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ipad mini

Muted opening day for iPad mini sales in Asia: small device, smaller queues

While Apple fans lined up in Asia to get their hands on the iPad mini that went on sale today, the crowds queuing were considerably smaller than for the launch of the iPhone 5 and previous iPads, according to TechRadar. Outside of Apple’s premier store in Tokyo only about 300 people turned up, and even in tech mad Singapore only 20 people spent the night, compared to about 1500 when the iPhone 4S was launched.

Stephan Lourens
Born 20 years too early. Curses sometimes. Thinks too much. Believes plug-and-play is the best invention ever. If asked what he wants for his birthday he will... More

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There have been many reasons given for this. Online sales seem to have been a major factor and have been very good, as was the fact that the little slate had to be pre-ordered for sale at the stores. Yet the iOS maps fiasco, the ongoing patent war with Samsung and the “sore-loser” attitude could also have contributed. Maybe people are starting to backlash at the bully attitude of Apple, or maybe more people are just getting the online buying trend.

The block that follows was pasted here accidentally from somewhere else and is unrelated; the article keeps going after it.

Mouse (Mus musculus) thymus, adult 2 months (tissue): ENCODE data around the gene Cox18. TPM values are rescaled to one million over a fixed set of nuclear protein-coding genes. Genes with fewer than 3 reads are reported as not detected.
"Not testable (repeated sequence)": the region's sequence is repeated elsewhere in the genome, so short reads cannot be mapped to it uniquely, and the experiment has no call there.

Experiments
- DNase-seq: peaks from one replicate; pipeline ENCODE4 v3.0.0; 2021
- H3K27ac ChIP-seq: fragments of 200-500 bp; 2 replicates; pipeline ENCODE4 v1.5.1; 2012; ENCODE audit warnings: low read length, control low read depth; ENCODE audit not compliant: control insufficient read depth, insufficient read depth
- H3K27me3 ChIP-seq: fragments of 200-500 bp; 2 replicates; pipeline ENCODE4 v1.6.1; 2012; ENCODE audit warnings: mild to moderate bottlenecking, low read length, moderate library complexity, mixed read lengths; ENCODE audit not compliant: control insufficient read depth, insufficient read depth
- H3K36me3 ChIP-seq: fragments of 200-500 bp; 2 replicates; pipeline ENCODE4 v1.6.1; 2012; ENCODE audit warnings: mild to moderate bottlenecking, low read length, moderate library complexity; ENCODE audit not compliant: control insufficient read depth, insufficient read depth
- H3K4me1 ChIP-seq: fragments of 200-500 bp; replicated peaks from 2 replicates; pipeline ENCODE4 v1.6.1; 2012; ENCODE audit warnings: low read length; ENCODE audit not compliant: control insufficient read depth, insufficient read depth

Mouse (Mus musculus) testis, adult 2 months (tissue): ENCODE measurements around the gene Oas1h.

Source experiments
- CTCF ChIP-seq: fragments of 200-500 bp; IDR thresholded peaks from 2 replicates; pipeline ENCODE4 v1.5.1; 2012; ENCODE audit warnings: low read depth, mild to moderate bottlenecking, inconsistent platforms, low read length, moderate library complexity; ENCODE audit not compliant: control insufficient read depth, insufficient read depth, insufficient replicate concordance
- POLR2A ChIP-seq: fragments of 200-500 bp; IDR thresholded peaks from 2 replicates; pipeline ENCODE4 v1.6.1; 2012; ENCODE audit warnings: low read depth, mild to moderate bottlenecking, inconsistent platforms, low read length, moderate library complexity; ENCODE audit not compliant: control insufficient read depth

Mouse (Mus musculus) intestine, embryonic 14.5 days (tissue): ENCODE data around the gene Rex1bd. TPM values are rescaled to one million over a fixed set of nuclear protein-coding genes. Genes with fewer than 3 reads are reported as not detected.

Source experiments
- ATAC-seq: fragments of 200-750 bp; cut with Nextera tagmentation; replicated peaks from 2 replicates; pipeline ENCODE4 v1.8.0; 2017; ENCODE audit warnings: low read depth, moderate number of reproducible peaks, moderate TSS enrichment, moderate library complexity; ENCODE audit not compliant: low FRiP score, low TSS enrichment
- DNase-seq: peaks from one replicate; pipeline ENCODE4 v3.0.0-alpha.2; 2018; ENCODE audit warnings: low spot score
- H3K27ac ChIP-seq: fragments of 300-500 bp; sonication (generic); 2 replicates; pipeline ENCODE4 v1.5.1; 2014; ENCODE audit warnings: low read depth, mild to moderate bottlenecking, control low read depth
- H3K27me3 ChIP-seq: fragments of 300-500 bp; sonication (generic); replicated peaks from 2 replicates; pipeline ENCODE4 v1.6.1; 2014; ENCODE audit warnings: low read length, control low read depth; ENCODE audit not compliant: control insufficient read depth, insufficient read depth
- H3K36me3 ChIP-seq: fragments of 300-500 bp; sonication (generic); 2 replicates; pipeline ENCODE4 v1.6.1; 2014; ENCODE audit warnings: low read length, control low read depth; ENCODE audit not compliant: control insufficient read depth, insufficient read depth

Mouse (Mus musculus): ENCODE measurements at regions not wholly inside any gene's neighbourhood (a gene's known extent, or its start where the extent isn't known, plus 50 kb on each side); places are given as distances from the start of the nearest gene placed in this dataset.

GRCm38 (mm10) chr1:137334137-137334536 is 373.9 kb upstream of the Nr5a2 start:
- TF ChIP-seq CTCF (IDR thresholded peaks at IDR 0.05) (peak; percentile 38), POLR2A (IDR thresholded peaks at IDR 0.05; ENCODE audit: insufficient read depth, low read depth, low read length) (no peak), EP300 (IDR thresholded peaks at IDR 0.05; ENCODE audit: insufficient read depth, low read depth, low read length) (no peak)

When it launched last week, many reviewers said that the purchasing price would put Apple’s mini tablet to the test against its rivals. “For US$200 you can get a Nexus 7, you can get a Kindle Fire, with similar specs — so you’re really paying an Apple premium here,” Jason Tanz, senior editor at Wired, told CNN. “It’s the first kind of defensive play we’ve seen from Apple in a while. This is the first time they’re kind of playing catch up.”

The iPad mini has some serious competition in the likes of the Google Nexus 7 and Amazon’s Kindle Fire that have established themselves in the 7-inch market already, and the price difference has always been a large (no pun intended) talking point. The Kindle and Nexus sell for around US$200, while the iPad mini starts at US$329. For a start, only models with Wi-fi support will be sold at first, with 3G/4G models becoming available in November.